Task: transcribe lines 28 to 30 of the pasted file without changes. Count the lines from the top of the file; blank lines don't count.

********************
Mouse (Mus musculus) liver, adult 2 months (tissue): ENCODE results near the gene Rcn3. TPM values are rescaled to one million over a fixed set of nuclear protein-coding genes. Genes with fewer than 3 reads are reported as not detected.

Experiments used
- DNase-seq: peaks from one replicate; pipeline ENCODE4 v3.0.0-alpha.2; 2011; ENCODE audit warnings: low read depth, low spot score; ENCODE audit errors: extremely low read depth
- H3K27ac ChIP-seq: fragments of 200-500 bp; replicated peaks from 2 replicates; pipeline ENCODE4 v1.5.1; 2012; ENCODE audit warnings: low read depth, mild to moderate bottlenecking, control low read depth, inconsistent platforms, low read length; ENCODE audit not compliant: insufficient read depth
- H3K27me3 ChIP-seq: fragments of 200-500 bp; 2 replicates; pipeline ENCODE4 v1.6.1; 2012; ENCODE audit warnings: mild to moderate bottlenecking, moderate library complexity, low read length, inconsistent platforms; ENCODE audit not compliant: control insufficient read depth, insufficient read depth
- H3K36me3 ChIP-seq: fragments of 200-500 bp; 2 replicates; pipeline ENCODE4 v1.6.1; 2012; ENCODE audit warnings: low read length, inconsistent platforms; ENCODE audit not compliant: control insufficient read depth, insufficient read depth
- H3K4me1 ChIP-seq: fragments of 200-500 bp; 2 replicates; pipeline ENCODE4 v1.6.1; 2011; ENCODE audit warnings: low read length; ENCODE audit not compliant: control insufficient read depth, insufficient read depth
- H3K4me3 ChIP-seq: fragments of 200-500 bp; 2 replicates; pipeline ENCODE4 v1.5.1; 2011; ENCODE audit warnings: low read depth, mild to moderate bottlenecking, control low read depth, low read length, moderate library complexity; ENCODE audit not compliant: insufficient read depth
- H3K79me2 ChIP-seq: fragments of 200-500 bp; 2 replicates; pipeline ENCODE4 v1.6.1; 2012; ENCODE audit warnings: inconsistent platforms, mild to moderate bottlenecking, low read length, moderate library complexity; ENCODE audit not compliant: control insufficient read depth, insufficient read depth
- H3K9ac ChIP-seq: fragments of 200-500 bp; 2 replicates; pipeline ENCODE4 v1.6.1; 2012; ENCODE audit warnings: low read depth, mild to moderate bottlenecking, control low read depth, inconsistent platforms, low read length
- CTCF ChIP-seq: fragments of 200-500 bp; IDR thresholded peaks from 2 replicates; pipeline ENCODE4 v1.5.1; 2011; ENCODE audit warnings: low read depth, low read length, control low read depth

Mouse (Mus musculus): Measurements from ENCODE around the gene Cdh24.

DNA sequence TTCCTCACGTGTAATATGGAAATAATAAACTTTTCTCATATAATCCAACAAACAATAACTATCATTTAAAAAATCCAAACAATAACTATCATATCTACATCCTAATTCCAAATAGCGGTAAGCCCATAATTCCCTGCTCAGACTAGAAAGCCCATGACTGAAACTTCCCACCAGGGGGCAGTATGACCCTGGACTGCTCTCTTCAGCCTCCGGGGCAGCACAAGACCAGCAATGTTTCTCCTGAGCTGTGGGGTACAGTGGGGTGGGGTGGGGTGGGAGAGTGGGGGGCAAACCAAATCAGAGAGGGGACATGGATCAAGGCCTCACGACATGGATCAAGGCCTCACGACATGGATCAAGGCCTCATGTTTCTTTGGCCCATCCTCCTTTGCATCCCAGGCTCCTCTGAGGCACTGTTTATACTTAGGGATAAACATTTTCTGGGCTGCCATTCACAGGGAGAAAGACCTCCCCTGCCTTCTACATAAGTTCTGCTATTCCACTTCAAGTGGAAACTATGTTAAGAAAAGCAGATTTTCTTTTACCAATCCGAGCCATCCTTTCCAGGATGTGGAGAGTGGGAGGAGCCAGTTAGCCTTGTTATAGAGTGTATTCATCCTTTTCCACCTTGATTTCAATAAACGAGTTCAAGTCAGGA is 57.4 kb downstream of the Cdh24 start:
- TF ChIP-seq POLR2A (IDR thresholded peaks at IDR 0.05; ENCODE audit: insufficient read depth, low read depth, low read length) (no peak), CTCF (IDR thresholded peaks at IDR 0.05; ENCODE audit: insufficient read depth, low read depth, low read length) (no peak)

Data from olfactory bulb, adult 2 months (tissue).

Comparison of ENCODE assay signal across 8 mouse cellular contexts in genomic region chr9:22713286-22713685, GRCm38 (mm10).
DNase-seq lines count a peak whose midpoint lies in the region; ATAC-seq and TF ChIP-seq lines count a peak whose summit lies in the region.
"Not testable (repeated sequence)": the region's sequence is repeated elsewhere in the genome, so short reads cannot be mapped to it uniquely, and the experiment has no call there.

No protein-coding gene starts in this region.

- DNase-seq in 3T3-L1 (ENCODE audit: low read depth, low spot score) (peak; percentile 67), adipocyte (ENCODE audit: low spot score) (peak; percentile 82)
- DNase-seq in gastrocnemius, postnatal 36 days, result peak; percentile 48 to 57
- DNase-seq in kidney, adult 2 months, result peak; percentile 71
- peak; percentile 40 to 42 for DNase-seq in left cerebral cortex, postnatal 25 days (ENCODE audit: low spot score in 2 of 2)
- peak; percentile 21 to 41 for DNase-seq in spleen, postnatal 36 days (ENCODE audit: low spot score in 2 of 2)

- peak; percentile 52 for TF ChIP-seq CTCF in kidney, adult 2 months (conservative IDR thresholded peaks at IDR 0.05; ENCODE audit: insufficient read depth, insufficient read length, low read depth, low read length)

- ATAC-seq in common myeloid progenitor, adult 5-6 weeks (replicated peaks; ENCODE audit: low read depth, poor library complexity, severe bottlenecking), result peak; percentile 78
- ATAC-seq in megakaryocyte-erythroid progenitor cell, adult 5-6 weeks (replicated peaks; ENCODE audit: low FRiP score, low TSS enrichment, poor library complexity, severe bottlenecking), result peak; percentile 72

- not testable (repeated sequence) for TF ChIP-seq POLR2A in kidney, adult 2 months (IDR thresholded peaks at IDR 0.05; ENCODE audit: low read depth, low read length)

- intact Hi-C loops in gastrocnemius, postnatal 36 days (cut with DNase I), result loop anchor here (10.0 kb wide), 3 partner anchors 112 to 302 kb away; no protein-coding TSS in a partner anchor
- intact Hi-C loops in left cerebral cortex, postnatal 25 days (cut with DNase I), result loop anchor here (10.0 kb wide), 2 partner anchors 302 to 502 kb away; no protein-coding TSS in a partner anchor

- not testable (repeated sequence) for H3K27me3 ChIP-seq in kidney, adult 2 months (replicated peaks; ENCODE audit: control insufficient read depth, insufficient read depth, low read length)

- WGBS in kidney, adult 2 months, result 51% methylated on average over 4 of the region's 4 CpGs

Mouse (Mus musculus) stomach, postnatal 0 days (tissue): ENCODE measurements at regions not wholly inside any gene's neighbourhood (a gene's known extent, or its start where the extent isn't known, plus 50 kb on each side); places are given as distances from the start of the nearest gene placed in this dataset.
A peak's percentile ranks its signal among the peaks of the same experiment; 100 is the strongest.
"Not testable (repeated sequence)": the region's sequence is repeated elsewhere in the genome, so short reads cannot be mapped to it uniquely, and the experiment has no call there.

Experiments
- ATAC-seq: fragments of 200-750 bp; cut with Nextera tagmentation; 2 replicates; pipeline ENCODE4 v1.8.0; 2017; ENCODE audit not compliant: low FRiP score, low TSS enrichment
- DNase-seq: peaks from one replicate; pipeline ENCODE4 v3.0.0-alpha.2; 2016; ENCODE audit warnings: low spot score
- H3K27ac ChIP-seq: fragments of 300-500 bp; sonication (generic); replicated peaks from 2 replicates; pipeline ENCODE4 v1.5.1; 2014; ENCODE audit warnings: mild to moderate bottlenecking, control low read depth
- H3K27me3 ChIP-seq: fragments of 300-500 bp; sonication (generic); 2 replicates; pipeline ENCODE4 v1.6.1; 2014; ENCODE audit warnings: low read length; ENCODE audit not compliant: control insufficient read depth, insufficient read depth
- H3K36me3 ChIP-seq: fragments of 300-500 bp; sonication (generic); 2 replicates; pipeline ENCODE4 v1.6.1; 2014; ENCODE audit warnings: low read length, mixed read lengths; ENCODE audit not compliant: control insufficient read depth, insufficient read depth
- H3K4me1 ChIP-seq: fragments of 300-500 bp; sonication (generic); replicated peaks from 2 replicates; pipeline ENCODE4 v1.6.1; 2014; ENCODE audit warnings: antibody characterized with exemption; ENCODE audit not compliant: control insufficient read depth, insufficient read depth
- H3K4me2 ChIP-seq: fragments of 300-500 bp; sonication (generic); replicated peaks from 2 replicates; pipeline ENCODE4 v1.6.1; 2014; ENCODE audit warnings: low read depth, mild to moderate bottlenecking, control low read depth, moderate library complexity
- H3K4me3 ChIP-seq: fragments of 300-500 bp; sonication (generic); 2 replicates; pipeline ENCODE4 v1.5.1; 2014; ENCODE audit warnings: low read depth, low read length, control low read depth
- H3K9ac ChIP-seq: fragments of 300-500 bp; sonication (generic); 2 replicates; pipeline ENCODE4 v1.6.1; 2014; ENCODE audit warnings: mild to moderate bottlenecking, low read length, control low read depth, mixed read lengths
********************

- not testable (repeated sequence) for TF ChIP-seq POLR2A in kidney, adult 2 months (IDR thresholded peaks at IDR 0.05; ENCODE audit: low read depth, low read length)

- intact Hi-C loops in gastrocnemius, postnatal 36 days (cut with DNase I), result loop anchor here (10.0 kb wide), 3 partner anchors 112 to 302 kb away; no protein-coding TSS in a partner anchor
- intact Hi-C loops in left cerebral cortex, postnatal 25 days (cut with DNase I), result loop anchor here (10.0 kb wide), 2 partner anchors 302 to 502 kb away; no protein-coding TSS in a partner anchor